As Americans continue to fight through the recession and redefine what the "American Dream" really means, is it time to consider a tax reform?
Warren Buffett has offered his solutions and he believes that the taxes on billionaires are too low. However, he can't even see eye-to-eye with his own congressman, so maybe he doesn't have all of the financial answers.
Now, the CEO of GE is encouraging the reform on the corporate tax code which charges US corporations 35%.
According to a recent Reuter's story, Immelt, while talking to students at Dartmouth College, said, "Corporate tax in this country needs to be reformed.
"Stuff that the deficit commission came up with, which was a lower corporate tax rate ending every loophole, is what we would take, with a territorial system, we would take in a heartbeat. The fact is I'd take Germany's or Japan's or the U.K's corporate tax policy today, sight unseen, without any dispute, I would take any of those tax policies today."
OK, regardless of your view on GE or Mr. Immelt, this man, who is obviously a good businessman to become CEO of one of the world's largest corporations, is willing to roll the dice on a tax code that he has never seen in order to eliminate the US code, then we need to consider his words.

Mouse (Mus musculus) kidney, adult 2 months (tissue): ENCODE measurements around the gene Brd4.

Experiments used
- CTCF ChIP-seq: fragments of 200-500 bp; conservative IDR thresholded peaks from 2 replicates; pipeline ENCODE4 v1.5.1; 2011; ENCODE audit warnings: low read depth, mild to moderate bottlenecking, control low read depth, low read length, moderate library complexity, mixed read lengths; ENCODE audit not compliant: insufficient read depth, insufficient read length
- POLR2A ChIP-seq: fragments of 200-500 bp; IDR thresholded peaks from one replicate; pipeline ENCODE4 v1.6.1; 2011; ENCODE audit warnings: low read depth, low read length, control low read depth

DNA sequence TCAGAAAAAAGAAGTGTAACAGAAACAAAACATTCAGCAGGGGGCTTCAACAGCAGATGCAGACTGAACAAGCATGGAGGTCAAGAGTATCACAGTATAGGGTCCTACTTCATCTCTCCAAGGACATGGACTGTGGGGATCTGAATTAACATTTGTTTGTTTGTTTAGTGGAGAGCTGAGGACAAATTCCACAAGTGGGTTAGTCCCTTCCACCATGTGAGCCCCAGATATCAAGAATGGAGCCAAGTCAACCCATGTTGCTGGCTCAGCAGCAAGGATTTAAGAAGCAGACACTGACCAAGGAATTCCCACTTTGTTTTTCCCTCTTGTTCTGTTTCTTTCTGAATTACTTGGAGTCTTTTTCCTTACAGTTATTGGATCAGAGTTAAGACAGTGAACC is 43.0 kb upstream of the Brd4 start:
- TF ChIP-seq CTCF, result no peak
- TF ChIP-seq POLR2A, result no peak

You have two powerful men barking about changing the tax system. Is it time that lawmakers listened?
Currently, corporations are pushing huge amounts of money overseas which not only means lost income due to taxes, but it also means less jobs for those of us who this Great Nation home.
I have heard many suggestions such as a flat tax rate for everyone. Another suggestion is to have a sales tax thus allowing the US to maximize on tourism, illegal immigrants and other short term sales boosts.
I had another friend suggest a flat rate tax. So, instead of paying a percentage all Americans would owe, say $2,000. Certainly, this was an interesting theory.
Now, we want to hear your theory. We believe that our Liberty Tax customers have some of the brightest ideas! Please email them to me to be shared in a future blog.
Disclaimer: Every effort has been taken to provide the most accurate and honest analysis of the tax information provided in this blog. Please use your discretion before making any decisions based on the information provided. This blog is not intended to be a substitute for seeking professional tax advice based on your individual needs.